Then, following the Buckeyes' game against Michigan his junior year, Sullivan simply walked away. "I felt I needed to change my life," he says. "I was going out too much and not showing up at classes." He tried to find work first in the Canadian Football League and then in the USFL. Neither had any interest in a 5'9" aspiring linebacker. He played one season without pay for the semipro Canton Bulldogs. He worked as an unpaid assistant coach at his former high school, where he helped train his brothers, twins Mike, a starter at middle guard for Ohio State, and John, a sometime starter at linebacker for the Buckeyes, and seven of his current teammates at John Carroll. And he took construction jobs with his father, a general contractor.

In 1983, Sullivan enrolled at John Carroll and stayed just long enough to become the runner-up in the heavyweight class at the Division III national wrestling championships. "I still wasn't ready for the books," he says. Sullivan then spent four months training with Iowa and U.S. Olympic coach Dan Gable in a bid to make the team for the Los Angeles Games. He finished fifth at the trials; only the first three finishers made the trip to L.A.

In January of this year Tony DeCarlo, then the John Carroll wrestling coach, talked Sullivan into returning to school, and he again finished second in the heavyweight class at the Division III championships. Only last January, when DeCarlo became the John Carroll football coach, did Sullivan think of again putting on the pads.

Just before the start of the season, the NCAA ruled that Sullivan's year with the Bulldogs did not violate his amateur standing, and that he could complete his final season of college eligibility.

"All the things I was afraid would go wrong didn't happen," says Sullivan, a communications major who expects to graduate in December 1988. "Things like the other players resenting me, not having fun, coaches not being able to relate to me, worrying about where I'd played. I got here and it didn't matter that it was Division III. It didn't matter that it was John Carroll and not Ohio State. It didn't matter that I was older. I had nothing against me except that I couldn't earn a living for one year. But if I can play one more year of football, well, I can afford that."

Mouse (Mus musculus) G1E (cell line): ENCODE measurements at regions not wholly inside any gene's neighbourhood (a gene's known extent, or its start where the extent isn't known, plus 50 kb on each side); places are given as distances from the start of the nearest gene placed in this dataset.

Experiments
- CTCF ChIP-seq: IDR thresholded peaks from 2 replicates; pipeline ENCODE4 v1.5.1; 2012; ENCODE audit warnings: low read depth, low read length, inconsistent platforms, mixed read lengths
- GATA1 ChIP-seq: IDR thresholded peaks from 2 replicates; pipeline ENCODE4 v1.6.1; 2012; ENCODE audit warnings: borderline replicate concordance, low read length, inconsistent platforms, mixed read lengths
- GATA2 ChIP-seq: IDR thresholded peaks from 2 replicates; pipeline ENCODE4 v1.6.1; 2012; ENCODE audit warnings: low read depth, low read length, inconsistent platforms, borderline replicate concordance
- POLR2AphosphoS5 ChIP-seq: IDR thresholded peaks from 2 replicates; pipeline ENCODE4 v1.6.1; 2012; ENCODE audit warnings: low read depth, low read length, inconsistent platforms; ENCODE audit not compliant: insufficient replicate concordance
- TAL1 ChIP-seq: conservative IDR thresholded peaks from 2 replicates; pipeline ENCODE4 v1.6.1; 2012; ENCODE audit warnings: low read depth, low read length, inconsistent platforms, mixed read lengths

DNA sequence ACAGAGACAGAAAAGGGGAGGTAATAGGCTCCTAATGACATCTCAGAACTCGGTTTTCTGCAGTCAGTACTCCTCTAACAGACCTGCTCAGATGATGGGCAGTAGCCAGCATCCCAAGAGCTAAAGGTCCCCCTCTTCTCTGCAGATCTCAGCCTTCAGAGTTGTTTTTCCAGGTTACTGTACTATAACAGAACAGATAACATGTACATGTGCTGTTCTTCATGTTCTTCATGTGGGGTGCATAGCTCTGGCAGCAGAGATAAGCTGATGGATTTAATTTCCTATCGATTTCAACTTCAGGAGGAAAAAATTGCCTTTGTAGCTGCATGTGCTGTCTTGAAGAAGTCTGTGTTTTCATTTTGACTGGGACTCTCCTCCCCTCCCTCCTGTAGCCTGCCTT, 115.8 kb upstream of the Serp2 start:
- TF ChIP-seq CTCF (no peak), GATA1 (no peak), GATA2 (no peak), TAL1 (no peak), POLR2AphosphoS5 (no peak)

In John Carroll's first six games, Sullivan has terrorized enemy offenses with 65 tackles as the Blue Streaks have gone 3-3. "He beats me up all week in practice," says John Carroll center Shawn Robertson, "and then on Saturdays I stand on the sideline and feel sorry for the other team's center." Says DeCarlo, "The difference this time is that he came back first for his degree. Football is only secondary, and he's having a lot of fun."

After John Carroll's opening game against Duquesne, in which Sullivan pounced on a fumble in the end zone for a game-winning touchdown in the last four minutes, other teams began trying to stop him with two and three blockers, who have not only held him but also, in desperation, have resorted to tackling him. By halftime of a 40-0 win over Thiel four weeks ago, Sullivan's jersey had been ripped to threads.

"Nobody's giving me anything," Sullivan says. "Nobody's stepping aside for me, and if they ever do, I'll stop and clean their clocks. I don't like that stuff. If someone doesn't want to hit you, you just want to hit them harder. But these guys all come to play. They may not be as big or as fast or as strong as some I've played against, but they don't give away anything. They play this game the way it is supposed to be played. I've never had so much fun in my whole life."



Sullivan is a balder but wiser guy.



Like the Blue Streaks' other foes, Thiel ganged up on the hard-charging Sullivan.



At Ohio State, Mike and John are following in Mark's footsteps—at least on the field.